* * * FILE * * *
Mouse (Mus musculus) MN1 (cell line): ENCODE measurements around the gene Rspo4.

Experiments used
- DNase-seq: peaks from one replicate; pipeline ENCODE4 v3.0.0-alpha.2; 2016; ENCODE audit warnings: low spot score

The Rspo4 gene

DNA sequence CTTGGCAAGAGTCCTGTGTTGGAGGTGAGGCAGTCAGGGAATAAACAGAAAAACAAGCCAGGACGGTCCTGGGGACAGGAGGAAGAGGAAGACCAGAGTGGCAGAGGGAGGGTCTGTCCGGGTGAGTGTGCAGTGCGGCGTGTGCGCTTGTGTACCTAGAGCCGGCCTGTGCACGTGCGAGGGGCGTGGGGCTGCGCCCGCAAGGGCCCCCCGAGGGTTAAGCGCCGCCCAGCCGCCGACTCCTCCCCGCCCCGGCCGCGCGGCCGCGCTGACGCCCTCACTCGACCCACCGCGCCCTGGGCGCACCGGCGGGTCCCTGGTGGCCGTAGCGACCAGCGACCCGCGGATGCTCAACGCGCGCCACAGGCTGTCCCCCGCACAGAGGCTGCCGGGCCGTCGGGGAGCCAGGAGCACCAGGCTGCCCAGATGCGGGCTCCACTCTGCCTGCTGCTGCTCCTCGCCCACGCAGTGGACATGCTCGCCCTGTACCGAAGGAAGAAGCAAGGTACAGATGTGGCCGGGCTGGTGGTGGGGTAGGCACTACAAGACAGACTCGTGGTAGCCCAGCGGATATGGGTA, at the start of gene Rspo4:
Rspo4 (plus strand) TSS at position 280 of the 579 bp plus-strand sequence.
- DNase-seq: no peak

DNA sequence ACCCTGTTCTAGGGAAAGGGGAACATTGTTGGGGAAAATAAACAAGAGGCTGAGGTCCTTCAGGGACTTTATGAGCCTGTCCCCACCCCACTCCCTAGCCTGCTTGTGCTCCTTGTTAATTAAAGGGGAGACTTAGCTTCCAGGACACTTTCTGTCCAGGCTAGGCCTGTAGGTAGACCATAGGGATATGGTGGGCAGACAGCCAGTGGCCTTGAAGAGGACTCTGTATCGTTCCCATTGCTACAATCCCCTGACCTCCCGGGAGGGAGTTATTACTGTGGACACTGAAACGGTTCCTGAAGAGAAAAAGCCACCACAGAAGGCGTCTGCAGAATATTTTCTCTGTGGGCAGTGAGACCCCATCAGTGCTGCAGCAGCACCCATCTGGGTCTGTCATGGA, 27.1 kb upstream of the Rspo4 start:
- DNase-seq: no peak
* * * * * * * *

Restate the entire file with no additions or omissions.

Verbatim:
Mouse (Mus musculus) MN1 (cell line): ENCODE measurements around the gene Rspo4.

Experiments used
- DNase-seq: peaks from one replicate; pipeline ENCODE4 v3.0.0-alpha.2; 2016; ENCODE audit warnings: low spot score

The Rspo4 gene

DNA sequence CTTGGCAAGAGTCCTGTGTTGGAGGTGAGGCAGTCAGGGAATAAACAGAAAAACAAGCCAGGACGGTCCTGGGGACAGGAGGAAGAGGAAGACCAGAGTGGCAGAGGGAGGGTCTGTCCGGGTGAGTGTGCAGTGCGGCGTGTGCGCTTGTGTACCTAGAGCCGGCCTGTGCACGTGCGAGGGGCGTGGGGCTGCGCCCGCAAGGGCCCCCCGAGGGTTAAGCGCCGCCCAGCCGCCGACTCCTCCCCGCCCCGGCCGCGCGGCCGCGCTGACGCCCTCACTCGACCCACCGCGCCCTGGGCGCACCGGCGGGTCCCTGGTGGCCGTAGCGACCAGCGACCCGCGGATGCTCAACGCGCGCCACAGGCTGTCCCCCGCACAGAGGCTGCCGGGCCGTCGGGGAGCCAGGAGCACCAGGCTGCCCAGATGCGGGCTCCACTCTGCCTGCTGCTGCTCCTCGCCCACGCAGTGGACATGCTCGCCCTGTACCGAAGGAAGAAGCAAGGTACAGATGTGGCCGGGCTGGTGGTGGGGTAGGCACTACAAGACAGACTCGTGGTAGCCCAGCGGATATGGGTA, at the start of gene Rspo4:
Rspo4 (plus strand) TSS at position 280 of the 579 bp plus-strand sequence.
- DNase-seq: no peak

DNA sequence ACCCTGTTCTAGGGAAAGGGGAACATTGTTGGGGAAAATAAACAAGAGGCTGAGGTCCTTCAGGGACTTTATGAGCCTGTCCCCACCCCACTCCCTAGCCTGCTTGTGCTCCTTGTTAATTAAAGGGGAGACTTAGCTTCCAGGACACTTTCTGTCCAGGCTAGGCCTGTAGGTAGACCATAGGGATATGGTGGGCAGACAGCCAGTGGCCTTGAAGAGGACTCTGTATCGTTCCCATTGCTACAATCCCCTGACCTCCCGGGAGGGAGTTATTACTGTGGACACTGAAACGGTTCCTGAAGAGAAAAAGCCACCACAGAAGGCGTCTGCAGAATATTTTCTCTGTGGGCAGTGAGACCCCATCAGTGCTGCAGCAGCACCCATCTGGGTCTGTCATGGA, 27.1 kb upstream of the Rspo4 start:
- DNase-seq: no peak